Report From PIA – May 22
OK, not for all gardens, of course. I’m in love with perennials, shrubs and trees, not to mention houseplants, mosses, lichens and…well, you get the idea. But there are times when annuals are indeed the solution.
I have an area at the end of the driveway, just before the grape arbor, where I’ve planted a Corylus avellana ‘Red Majestic’. I’m crazy about this plant. There was lawn here when we bought the house, but I used the newspaper and mulch technique to smother it. Now I have an area of mulch, and I’m not sure what else I want to plant here.
Clearly annuals are the answer. They will provide color all summer, and cover up the rather ugly wood chips, but I’m not wedded to anything that I might regret later on. In the winter the plow dumps snow on this area, so shrubs might be a mistake because they’d get squashed. A friend suggested groundcover such as Vinca minor, but I’m not convinced.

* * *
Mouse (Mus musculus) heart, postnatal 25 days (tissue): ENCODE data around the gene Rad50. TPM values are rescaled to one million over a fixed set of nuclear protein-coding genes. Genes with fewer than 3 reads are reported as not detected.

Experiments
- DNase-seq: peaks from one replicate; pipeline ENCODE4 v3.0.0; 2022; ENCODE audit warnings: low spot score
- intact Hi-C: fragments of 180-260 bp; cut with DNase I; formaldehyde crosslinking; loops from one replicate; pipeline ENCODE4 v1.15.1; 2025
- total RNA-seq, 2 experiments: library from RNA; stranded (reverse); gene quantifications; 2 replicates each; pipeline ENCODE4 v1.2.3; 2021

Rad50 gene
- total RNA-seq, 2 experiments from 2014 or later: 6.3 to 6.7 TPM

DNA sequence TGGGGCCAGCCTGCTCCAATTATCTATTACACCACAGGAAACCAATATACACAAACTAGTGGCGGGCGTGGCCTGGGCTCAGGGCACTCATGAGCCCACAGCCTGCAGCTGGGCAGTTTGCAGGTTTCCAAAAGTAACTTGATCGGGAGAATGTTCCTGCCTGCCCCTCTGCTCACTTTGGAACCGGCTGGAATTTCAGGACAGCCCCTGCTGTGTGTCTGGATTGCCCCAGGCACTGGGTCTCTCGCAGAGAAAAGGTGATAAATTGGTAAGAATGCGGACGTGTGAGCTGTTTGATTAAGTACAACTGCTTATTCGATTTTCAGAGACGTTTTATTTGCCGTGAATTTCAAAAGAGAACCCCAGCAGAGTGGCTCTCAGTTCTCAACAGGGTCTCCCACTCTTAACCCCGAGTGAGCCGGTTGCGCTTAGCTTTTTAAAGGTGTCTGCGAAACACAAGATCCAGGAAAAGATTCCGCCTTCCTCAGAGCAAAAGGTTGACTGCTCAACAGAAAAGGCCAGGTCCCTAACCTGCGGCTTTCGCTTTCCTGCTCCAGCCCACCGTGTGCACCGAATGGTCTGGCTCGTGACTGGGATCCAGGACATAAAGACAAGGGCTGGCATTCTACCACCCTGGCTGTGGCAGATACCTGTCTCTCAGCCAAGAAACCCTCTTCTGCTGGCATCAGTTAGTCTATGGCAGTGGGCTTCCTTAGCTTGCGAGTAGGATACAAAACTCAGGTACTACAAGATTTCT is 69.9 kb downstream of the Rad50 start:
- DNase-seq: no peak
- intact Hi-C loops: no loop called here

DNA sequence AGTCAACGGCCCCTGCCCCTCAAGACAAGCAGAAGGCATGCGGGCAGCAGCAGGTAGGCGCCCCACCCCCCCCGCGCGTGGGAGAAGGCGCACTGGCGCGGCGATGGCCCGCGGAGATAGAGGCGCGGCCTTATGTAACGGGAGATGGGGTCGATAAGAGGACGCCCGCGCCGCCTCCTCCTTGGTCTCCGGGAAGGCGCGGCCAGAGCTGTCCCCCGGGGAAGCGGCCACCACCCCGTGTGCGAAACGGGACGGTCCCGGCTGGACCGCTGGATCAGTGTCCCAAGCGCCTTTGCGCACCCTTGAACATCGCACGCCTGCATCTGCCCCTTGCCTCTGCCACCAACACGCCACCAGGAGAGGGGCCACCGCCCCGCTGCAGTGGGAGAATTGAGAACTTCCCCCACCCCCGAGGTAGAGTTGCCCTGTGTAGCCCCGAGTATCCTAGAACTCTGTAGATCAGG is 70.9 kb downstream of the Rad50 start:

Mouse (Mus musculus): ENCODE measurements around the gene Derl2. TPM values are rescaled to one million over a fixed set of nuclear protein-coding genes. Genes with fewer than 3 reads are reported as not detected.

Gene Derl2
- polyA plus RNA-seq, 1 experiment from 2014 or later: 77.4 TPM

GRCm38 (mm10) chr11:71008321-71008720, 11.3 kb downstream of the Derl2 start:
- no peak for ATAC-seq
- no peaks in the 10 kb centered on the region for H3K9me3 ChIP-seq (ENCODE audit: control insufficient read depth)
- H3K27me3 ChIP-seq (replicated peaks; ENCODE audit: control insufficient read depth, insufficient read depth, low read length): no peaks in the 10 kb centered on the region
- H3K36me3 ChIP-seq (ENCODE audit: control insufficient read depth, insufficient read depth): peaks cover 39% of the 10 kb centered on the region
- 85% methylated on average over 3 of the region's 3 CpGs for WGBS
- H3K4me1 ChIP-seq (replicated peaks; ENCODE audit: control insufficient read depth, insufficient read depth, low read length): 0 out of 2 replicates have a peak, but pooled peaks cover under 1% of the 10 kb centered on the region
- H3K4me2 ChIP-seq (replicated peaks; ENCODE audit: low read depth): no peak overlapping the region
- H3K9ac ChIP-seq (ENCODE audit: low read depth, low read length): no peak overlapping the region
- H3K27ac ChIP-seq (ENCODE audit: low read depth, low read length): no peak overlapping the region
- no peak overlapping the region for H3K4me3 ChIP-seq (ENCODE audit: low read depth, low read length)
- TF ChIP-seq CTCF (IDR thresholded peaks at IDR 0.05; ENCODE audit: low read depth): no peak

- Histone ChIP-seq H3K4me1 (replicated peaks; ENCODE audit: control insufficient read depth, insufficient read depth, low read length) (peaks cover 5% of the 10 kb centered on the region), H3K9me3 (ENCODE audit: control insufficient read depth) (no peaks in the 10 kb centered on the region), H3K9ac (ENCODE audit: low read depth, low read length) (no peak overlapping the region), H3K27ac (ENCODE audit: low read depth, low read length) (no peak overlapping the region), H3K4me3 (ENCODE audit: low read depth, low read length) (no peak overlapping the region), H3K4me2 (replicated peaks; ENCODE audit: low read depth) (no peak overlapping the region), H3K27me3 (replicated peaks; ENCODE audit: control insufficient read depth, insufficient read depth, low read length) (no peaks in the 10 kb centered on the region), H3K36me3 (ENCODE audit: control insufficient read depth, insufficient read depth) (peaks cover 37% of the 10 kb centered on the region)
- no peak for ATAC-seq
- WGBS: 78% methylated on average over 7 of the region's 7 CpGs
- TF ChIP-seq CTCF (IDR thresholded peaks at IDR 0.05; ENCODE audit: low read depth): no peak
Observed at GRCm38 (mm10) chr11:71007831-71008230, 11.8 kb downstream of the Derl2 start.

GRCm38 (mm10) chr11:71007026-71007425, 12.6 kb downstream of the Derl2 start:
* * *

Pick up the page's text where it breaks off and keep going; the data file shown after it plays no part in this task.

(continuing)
There are times in our lives when planting something that will grow for a season, but no longer, is a good idea. If you’ve moved to a new area, for example, doing some volunteer work for a few months, or working at a job you regard as “good while I’m getting to know the area” might be wise.
Similarly, many who are unemployed take temporary jobs outside of their field because working at something is better than no work at all. Just because you’ve decided that a temporary job is expedient doesn’t mean that you’ll always be there.
Too often we think of our decisions as being “forever and ever” when we might be better served by thinking about “what’s good for the season.” What was short-term might become permanent, or we may move onto something else. In either case, a temporary planting can serve us well.